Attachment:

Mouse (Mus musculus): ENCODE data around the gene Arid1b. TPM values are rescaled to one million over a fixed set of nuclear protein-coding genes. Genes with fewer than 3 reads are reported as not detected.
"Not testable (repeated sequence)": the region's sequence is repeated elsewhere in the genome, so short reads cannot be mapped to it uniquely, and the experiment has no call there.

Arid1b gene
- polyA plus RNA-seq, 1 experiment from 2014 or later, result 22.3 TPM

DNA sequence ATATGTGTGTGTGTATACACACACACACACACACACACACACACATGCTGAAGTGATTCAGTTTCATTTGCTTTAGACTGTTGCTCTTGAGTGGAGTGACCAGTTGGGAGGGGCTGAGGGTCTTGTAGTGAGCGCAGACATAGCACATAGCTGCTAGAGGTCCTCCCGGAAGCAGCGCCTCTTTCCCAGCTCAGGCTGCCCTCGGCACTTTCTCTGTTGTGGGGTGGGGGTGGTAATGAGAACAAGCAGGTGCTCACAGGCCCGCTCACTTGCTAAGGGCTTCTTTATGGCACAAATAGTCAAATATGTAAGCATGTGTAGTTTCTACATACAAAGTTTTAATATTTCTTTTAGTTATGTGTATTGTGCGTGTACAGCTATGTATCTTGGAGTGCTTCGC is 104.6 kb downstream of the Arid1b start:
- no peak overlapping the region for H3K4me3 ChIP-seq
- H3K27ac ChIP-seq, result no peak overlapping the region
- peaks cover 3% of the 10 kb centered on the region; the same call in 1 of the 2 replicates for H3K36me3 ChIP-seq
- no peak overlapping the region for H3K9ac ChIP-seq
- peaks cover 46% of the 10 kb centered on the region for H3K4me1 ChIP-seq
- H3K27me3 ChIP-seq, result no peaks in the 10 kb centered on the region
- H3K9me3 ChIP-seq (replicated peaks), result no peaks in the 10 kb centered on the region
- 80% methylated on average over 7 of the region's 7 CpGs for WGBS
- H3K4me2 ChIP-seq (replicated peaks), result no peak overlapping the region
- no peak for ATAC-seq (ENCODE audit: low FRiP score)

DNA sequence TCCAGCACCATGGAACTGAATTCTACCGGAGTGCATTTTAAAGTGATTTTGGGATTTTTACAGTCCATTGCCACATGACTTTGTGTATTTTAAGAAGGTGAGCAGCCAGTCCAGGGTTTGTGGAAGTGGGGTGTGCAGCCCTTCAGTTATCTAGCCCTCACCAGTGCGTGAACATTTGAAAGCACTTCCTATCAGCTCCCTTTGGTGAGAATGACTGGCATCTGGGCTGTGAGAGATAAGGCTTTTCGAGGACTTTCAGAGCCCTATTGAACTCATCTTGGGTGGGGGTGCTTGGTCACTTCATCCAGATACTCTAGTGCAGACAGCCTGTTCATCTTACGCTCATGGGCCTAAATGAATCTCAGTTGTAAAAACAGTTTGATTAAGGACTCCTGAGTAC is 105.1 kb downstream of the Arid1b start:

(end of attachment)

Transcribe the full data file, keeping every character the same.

Mouse (Mus musculus): ENCODE data around the gene Arid1b. TPM values are rescaled to one million over a fixed set of nuclear protein-coding genes. Genes with fewer than 3 reads are reported as not detected.
"Not testable (repeated sequence)": the region's sequence is repeated elsewhere in the genome, so short reads cannot be mapped to it uniquely, and the experiment has no call there.

Arid1b gene
- polyA plus RNA-seq, 1 experiment from 2014 or later, result 22.3 TPM

DNA sequence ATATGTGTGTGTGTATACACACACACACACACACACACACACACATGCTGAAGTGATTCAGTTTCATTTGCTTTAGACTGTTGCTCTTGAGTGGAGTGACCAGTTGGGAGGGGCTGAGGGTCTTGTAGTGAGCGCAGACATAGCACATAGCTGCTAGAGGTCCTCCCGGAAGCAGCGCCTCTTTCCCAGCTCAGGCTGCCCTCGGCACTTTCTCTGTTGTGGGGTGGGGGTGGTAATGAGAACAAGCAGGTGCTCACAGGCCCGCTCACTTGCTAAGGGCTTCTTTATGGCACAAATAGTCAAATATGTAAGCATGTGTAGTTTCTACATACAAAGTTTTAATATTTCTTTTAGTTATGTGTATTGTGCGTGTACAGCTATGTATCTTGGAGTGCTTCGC is 104.6 kb downstream of the Arid1b start:
- no peak overlapping the region for H3K4me3 ChIP-seq
- H3K27ac ChIP-seq, result no peak overlapping the region
- peaks cover 3% of the 10 kb centered on the region; the same call in 1 of the 2 replicates for H3K36me3 ChIP-seq
- no peak overlapping the region for H3K9ac ChIP-seq
- peaks cover 46% of the 10 kb centered on the region for H3K4me1 ChIP-seq
- H3K27me3 ChIP-seq, result no peaks in the 10 kb centered on the region
- H3K9me3 ChIP-seq (replicated peaks), result no peaks in the 10 kb centered on the region
- 80% methylated on average over 7 of the region's 7 CpGs for WGBS
- H3K4me2 ChIP-seq (replicated peaks), result no peak overlapping the region
- no peak for ATAC-seq (ENCODE audit: low FRiP score)

DNA sequence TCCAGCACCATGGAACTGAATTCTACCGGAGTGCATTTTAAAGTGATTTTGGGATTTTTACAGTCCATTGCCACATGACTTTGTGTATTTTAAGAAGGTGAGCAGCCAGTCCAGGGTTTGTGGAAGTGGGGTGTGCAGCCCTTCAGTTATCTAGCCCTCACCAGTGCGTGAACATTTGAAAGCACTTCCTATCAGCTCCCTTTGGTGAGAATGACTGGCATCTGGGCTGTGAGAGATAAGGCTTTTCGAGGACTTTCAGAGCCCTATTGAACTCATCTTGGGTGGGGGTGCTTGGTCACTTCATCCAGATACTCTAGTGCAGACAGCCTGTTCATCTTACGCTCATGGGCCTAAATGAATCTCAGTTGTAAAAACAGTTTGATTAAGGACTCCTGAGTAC is 105.1 kb downstream of the Arid1b start: